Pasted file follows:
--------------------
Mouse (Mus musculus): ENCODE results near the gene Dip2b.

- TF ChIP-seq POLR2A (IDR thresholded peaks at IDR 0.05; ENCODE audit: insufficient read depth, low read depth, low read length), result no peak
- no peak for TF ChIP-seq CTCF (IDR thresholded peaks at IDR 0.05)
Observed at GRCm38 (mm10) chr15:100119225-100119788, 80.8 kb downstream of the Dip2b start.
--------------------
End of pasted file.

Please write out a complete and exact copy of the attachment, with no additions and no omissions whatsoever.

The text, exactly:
Mouse (Mus musculus): ENCODE results near the gene Dip2b.

- TF ChIP-seq POLR2A (IDR thresholded peaks at IDR 0.05; ENCODE audit: insufficient read depth, low read depth, low read length), result no peak
- no peak for TF ChIP-seq CTCF (IDR thresholded peaks at IDR 0.05)
Observed at GRCm38 (mm10) chr15:100119225-100119788, 80.8 kb downstream of the Dip2b start.